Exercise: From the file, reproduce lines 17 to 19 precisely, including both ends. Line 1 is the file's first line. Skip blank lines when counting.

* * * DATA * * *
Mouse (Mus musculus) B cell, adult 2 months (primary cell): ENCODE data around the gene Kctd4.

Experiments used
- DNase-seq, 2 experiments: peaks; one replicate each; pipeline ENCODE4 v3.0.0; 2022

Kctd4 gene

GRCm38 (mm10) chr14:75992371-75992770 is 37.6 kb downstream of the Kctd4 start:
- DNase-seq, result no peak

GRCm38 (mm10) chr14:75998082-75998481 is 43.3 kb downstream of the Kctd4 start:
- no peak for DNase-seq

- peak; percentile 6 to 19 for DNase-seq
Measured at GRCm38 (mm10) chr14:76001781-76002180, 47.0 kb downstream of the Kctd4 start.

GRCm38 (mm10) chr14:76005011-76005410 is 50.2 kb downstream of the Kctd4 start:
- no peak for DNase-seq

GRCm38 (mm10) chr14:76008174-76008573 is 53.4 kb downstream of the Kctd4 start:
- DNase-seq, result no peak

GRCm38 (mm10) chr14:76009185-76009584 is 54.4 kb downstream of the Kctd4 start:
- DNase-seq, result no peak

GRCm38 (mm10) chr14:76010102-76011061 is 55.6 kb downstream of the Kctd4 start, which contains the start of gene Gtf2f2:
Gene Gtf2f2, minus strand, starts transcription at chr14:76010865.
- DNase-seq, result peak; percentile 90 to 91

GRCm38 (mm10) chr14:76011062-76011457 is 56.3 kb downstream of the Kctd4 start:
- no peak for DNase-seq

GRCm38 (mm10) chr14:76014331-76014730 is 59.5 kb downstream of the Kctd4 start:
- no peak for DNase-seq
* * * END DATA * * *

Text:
GRCm38 (mm10) chr14:76010102-76011061 is 55.6 kb downstream of the Kctd4 start, which contains the start of gene Gtf2f2:
Gene Gtf2f2, minus strand, starts transcription at chr14:76010865.
- DNase-seq, result peak; percentile 90 to 91